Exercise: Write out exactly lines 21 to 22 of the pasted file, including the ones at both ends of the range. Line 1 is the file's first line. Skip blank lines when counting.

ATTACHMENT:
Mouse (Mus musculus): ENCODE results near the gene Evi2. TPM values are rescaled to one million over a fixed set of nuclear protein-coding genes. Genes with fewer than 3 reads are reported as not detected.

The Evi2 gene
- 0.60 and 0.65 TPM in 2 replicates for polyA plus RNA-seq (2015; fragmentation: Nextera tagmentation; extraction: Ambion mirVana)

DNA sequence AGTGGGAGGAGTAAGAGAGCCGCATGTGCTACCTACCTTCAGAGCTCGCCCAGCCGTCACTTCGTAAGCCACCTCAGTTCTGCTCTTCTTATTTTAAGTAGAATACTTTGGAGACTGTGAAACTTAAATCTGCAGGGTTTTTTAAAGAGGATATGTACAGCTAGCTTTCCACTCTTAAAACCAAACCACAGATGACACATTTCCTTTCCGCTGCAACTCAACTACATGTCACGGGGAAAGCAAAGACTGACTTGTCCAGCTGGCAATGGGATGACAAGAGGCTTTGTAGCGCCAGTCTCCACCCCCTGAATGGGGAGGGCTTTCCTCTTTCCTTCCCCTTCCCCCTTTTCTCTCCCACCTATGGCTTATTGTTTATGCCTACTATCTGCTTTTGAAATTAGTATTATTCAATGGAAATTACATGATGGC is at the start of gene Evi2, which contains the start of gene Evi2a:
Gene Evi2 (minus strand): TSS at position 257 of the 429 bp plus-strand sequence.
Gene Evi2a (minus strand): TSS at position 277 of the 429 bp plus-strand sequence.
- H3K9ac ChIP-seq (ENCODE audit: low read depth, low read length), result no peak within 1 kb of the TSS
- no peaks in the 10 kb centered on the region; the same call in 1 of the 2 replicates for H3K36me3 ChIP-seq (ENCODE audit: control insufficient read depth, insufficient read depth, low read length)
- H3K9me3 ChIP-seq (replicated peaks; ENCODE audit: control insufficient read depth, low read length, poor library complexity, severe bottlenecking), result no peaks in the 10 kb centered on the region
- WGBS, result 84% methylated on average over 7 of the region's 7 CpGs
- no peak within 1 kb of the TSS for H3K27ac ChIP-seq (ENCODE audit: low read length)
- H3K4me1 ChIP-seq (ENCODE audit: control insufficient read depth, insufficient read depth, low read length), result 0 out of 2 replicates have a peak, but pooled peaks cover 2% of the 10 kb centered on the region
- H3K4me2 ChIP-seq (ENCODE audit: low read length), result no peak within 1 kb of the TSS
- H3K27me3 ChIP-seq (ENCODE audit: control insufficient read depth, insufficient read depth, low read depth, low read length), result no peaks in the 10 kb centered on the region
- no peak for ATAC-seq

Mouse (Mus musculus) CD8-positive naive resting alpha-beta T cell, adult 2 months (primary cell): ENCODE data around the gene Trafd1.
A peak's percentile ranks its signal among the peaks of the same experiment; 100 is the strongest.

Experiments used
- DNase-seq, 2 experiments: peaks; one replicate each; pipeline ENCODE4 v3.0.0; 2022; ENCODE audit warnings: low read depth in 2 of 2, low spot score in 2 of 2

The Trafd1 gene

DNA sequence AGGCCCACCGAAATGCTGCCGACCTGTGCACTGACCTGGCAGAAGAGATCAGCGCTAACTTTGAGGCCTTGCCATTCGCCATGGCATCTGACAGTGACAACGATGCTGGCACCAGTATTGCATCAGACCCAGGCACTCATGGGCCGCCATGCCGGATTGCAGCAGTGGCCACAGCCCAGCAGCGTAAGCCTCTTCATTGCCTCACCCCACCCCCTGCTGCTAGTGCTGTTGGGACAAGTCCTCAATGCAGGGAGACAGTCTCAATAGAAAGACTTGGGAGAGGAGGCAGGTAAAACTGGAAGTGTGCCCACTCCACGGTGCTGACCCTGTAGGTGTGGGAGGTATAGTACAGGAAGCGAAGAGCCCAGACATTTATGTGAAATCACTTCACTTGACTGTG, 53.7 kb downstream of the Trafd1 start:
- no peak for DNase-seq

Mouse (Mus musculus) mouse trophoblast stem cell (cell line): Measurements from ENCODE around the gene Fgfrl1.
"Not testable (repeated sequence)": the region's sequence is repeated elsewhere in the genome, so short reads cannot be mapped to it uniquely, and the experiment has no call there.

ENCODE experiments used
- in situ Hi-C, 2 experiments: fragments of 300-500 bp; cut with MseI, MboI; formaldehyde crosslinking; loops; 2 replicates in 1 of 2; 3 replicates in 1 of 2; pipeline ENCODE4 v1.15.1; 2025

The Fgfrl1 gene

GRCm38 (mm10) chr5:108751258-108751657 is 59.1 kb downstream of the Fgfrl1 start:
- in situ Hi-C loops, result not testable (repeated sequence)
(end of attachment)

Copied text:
DNA sequence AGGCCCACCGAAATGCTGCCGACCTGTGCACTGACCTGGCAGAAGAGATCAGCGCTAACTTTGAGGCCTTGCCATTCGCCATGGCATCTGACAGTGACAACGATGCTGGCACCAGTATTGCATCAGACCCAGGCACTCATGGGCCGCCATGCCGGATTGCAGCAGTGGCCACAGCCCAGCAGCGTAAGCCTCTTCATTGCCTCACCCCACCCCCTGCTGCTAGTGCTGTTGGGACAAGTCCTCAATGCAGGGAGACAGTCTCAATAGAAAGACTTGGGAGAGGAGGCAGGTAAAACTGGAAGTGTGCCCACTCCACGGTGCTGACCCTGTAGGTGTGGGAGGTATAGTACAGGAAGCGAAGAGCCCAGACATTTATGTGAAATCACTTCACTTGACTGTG, 53.7 kb downstream of the Trafd1 start:
- no peak for DNase-seq